As their strength and their grandeur, so their navigation, commerce, and husbandry are very imperfect, compared to the same things in Europe; also, in their knowledge, their learning, and in their skill in the sciences, they are either very awkward or defective, though they have globes or spheres, and a smattering of the mathematics, and think they know more than all the world besides. But they know little of the motions of the heavenly bodies; and so grossly and absurdly ignorant are their common people, that when the sun is eclipsed, they think a great dragon has assaulted it, and is going to run away with it; and they fall a clattering with all the drums and kettles in the country, to fright the monster away, just as we do to hive a swarm of bees!
As this is the only excursion of the kind which I have made in all the accounts I have given of my travels, so I shall make no more such. It is none of my business, nor any part of my design; but to give an account of my own adventures through a life of inimitable wanderings, and a long variety of changes, which, perhaps, few that come after me will have heard the like of: I shall, therefore, say very little of all the mighty places, desert countries, and numerous people I have yet to pass through, more than relates to my own story, and which my concern among them will make necessary. I was now, as near as I can compute, in the heart of China, about thirty degrees north of the line, for we were returned from Nankin. I had indeed a mind to see the city of Pekin, which I had heard so much of, and Father Simon importuned me daily to do it. At length his time of going away being set, and the other missionary who was to go with him being arrived from Macao, it was necessary that we should resolve either to go or not; so I referred it to my partner, and left it wholly to his choice, who at length resolved it in the affirmative, and we prepared for our journey. We set out with very good advantage as to finding the way; for we got leave to travel in the retinue of one of their mandarins, a kind of viceroy or principal magistrate in the province where they reside, and who take great state upon them, travelling with great attendance, and great homage from the people, who are sometimes greatly impoverished by them, being obliged to furnish provisions for them and all their attendants in their journeys. I particularly observed in our travelling with his baggage, that though we received sufficient provisions both for ourselves and our horses from the country, as belonging to the mandarin, yet we were obliged to pay for everything we had, after the market price of the country, and the mandarin's steward collected it duly from us. Thus our travelling in the retinue of the mandarin, though it was a great act of kindness, was not such a mighty favour to us, but was a great advantage to him, considering there were above thirty other people travelled in the same manner besides us, under the protection of his retinue; for the country furnished all the provisions for nothing to him, and yet he took our money for them.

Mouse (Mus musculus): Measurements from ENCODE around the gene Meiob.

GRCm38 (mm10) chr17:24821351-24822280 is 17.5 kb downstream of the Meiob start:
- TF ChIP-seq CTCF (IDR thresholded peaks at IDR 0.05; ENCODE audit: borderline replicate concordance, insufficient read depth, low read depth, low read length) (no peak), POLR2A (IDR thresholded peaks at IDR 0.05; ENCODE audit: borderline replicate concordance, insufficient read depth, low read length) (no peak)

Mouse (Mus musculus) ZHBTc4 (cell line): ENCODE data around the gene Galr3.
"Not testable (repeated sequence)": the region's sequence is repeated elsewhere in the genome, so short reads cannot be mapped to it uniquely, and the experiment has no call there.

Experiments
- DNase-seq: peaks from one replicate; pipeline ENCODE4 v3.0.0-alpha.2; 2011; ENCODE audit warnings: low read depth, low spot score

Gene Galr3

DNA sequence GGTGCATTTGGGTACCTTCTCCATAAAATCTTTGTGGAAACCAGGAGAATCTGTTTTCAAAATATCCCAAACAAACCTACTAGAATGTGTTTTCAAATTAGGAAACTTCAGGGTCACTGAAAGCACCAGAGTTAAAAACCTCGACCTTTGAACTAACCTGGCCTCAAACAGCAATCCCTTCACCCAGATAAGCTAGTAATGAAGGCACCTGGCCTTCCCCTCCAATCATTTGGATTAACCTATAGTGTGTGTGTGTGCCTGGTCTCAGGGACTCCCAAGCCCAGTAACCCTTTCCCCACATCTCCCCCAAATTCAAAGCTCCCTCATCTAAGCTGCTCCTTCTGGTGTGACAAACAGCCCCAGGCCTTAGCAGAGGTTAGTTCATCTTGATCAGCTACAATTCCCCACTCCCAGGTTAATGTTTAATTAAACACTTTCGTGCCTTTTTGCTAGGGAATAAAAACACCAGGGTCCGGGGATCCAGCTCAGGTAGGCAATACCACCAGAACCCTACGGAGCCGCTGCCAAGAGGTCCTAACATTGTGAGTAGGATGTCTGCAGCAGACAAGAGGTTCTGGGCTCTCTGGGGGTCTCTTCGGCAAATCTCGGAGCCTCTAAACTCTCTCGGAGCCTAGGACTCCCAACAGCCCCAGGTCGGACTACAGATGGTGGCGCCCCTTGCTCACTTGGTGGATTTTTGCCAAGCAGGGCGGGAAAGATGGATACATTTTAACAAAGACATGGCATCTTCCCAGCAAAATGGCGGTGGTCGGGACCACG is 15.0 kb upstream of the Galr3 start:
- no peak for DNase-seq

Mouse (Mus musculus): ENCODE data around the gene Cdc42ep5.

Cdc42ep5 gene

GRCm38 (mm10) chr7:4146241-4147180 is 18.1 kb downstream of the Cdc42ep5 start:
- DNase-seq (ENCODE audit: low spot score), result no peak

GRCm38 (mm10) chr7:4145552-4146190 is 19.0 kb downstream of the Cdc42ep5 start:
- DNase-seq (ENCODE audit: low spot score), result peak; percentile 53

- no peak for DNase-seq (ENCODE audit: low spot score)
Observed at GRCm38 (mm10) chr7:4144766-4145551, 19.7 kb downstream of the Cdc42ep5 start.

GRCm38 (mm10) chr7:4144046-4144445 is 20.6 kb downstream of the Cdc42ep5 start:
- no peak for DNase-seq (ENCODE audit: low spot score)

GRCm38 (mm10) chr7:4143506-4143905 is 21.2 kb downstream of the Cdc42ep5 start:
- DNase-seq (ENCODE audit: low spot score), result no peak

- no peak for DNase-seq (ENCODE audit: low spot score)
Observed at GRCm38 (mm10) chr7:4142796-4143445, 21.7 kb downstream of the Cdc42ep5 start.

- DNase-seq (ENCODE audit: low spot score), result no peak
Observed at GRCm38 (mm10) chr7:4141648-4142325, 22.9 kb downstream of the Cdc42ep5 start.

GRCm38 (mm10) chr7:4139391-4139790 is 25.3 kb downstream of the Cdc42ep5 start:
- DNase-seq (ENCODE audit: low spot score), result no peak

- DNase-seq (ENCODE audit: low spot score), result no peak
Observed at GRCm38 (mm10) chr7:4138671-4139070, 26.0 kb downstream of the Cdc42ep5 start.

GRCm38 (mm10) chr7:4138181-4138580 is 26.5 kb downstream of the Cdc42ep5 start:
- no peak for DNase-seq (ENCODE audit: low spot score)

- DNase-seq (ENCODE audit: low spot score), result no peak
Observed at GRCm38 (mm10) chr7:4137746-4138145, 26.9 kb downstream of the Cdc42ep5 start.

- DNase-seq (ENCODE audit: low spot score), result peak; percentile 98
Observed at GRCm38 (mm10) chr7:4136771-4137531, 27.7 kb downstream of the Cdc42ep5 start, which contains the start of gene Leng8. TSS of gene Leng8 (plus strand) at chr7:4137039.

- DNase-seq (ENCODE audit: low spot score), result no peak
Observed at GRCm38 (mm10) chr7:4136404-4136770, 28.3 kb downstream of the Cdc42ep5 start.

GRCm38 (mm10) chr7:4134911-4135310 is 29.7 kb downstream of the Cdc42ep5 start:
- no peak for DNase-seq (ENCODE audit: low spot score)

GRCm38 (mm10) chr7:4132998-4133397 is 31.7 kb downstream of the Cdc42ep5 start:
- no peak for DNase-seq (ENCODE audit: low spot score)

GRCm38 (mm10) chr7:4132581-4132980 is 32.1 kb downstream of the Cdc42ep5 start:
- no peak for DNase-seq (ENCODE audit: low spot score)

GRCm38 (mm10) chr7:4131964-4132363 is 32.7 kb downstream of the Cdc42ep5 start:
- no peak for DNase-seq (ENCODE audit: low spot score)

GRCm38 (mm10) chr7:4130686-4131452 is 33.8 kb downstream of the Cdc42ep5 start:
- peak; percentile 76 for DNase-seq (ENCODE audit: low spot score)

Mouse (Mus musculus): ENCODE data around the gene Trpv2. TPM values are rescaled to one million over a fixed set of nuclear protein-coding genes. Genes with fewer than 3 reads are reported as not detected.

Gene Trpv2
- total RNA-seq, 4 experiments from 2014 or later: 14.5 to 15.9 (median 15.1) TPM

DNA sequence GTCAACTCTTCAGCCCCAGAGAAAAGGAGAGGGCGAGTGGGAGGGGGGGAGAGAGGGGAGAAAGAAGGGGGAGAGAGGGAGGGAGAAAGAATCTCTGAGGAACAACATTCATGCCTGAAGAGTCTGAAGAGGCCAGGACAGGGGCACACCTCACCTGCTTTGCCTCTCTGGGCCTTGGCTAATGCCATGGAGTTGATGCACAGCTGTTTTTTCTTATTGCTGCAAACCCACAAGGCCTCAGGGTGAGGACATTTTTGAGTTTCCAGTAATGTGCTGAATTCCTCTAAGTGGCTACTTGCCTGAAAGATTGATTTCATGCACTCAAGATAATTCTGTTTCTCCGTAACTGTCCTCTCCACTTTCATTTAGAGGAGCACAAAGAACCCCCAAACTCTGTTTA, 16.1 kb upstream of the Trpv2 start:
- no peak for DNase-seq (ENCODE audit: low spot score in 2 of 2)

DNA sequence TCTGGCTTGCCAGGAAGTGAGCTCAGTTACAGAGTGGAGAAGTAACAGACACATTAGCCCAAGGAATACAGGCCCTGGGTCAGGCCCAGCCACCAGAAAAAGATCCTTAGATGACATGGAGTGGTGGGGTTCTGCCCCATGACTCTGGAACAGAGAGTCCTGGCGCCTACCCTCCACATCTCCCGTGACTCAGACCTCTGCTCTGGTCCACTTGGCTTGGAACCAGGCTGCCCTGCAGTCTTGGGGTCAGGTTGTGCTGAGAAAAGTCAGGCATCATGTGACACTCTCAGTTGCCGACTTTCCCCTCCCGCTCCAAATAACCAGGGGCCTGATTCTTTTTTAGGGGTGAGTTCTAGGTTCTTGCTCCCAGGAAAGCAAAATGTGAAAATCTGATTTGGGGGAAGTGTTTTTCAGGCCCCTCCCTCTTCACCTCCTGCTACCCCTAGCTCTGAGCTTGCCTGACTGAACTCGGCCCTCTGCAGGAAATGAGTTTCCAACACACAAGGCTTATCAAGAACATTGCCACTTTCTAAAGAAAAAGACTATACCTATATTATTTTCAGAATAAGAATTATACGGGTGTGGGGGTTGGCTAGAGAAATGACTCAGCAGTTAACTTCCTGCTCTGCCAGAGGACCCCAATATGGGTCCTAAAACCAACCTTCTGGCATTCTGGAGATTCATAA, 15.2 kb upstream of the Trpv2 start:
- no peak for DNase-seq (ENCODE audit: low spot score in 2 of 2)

We were twenty-five days travelling to Pekin, through a country exceeding populous, but I think badly cultivated; the husbandry, the economy, and the way of living miserable, though they boast so much of the industry of the people: I say miserable, if compared with our own, but not so to these poor wretches, who know no other. The pride of the poor people is infinitely great, and exceeded by nothing but their poverty, in some parts, which adds to that which I call their misery; and I must needs think the savages of America live much more happy than the poorer sort of these, because as they have nothing, so they desire nothing; whereas these are proud and insolent and in the main are in many parts mere beggars and drudges. Their ostentation is inexpressible; and, if they can, they love to keep multitudes of servants or slaves, which is to the last degree ridiculous, as well as their contempt of all the world but themselves.
I must confess I travelled more pleasantly afterwards in the deserts and vast wildernesses of Grand Tartary than here, and yet the roads here are well paved and well kept, and very convenient for travellers; but nothing was more awkward to me than to see such a haughty, imperious, insolent people, in the midst of the grossest simplicity and ignorance; and my friend Father Simon and I used to be very merry upon these occasions, to see their beggarly pride. For example, coming by the house of a country gentleman, as Father Simon called him, about ten leagues off the city of Nankin, we had first of all the honour to ride with the master of the house about two miles; the state he rode in was a perfect Don Quixotism, being a mixture of pomp and poverty. His habit was very proper for a merry-andrew, being a dirty calico, with hanging sleeves, tassels, and cuts and slashes almost on every side: it covered a taffety vest, so greasy as to testify that his honour must be a most exquisite sloven. His horse was a poor, starved, hobbling creature, and two slaves followed him on foot to drive the poor creature along; he had a whip in his hand, and he belaboured the beast as fast about the head as his slaves did about the tail; and thus he rode by us, with about ten or twelve servants, going from the city to his country seat, about half a league before us. We travelled on gently, but this figure of a gentleman rode away before us; and as we stopped at a village about an hour to refresh us, when we came by the country seat of this great man, we saw him in a little place before his door, eating a repast. It was a kind of garden, but he was easy to be seen; and we were given to understand that the more we looked at him the better he would be pleased. He sat under a tree, something like the palmetto, which effectually shaded him over the head, and on the south side; but under the tree was placed a large umbrella, which made that part look well enough. He sat lolling back in a great elbow-chair, being a heavy corpulent man, and had his meat brought him by two women slaves. He had two more, one of whom fed the squire with a spoon, and the other held the dish with one hand, and scraped off what he let fall upon his worship's beard and taffety vest.